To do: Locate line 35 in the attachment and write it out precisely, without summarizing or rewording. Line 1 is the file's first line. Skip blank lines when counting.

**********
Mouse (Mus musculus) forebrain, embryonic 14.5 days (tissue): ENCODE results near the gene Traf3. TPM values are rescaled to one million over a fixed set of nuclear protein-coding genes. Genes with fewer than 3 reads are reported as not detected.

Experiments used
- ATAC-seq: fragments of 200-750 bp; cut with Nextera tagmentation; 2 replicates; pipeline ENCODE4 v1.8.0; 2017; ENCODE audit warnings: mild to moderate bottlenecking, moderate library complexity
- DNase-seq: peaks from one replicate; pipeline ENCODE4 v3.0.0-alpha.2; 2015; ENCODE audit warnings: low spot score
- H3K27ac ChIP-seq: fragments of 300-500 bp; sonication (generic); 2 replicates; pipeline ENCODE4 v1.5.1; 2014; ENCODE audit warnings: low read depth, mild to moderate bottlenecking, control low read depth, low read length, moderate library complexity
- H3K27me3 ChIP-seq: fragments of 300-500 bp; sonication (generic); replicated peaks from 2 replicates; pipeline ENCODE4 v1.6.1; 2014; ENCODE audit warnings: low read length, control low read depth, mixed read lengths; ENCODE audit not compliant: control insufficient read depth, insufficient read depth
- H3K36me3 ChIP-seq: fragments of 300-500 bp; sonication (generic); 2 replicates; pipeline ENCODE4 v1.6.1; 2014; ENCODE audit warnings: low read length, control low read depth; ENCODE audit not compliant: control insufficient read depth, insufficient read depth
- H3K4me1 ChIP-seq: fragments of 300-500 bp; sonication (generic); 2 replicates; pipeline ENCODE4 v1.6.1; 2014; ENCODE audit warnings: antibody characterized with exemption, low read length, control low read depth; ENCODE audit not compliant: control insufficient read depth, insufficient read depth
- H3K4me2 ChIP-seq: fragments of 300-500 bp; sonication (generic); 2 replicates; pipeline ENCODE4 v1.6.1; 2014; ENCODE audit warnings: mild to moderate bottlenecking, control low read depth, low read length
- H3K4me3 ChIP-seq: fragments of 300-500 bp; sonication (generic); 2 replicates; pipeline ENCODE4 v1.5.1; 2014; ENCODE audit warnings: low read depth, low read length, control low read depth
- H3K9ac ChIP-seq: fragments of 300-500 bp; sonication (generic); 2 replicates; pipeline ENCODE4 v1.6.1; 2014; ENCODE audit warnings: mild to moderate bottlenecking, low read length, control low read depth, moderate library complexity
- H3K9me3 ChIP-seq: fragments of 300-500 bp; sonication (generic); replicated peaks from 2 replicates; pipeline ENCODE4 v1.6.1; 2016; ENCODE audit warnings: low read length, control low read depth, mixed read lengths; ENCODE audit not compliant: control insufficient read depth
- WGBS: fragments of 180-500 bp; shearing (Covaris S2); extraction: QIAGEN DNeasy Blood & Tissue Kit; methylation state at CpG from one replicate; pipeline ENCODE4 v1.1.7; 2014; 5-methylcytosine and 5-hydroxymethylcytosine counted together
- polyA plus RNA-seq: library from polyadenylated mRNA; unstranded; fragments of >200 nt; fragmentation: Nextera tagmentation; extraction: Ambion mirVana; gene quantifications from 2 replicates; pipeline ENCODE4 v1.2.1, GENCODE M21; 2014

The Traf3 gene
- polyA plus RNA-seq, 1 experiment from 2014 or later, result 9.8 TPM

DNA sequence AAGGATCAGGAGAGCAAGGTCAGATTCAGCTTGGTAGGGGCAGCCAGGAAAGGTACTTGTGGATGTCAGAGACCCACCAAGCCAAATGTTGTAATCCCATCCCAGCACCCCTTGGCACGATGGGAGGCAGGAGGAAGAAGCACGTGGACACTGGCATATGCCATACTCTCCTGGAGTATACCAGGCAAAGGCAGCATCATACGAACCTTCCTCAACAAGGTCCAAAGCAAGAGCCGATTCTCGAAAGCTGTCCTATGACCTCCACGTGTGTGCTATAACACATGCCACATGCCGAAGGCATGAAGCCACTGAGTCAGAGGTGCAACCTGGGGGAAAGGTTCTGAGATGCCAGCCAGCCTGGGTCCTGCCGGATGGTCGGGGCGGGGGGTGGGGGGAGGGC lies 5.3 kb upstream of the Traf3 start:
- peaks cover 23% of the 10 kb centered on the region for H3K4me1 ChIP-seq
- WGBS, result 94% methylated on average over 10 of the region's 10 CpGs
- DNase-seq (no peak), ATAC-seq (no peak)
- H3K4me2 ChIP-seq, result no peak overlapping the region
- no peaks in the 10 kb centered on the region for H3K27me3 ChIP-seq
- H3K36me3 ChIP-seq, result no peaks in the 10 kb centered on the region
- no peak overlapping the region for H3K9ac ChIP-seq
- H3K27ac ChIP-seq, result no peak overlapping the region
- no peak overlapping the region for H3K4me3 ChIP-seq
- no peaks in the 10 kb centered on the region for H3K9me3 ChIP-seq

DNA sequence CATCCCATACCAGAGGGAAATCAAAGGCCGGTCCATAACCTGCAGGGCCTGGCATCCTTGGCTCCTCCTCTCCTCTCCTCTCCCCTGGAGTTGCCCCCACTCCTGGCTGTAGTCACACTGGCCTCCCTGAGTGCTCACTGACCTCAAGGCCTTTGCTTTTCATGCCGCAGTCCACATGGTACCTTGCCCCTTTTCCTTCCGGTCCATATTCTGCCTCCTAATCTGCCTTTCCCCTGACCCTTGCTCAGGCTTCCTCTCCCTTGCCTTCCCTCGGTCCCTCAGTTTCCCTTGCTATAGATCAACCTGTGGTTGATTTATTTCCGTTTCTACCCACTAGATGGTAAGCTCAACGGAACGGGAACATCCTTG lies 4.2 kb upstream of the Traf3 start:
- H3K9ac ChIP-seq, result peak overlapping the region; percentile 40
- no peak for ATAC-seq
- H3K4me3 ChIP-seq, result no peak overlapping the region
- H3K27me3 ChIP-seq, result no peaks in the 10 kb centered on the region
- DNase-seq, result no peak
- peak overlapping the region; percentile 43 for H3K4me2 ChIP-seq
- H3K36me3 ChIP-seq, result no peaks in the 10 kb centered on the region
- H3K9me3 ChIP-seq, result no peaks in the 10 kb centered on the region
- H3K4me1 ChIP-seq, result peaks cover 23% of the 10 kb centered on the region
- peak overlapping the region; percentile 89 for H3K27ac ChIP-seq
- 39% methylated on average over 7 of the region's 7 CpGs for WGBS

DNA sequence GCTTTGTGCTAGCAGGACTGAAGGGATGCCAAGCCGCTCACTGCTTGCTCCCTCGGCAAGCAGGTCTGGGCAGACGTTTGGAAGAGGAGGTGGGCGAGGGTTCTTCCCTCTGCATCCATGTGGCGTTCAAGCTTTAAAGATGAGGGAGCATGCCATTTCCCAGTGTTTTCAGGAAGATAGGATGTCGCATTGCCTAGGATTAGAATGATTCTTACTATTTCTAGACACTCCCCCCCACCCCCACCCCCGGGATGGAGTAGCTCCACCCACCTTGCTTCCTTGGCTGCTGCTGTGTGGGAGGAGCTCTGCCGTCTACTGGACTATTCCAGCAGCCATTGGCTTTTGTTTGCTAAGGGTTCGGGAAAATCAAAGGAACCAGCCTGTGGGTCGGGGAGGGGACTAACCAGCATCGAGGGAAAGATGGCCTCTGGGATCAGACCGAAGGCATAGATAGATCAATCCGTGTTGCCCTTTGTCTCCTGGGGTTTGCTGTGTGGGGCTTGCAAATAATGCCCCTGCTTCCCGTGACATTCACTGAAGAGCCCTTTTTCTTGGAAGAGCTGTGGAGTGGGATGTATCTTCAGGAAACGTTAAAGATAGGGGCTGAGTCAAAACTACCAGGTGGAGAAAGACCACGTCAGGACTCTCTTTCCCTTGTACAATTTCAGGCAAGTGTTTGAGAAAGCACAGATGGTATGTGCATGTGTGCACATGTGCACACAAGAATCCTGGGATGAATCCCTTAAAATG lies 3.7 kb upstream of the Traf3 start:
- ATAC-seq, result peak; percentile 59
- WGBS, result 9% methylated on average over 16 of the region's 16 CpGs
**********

- H3K36me3 ChIP-seq, result no peaks in the 10 kb centered on the region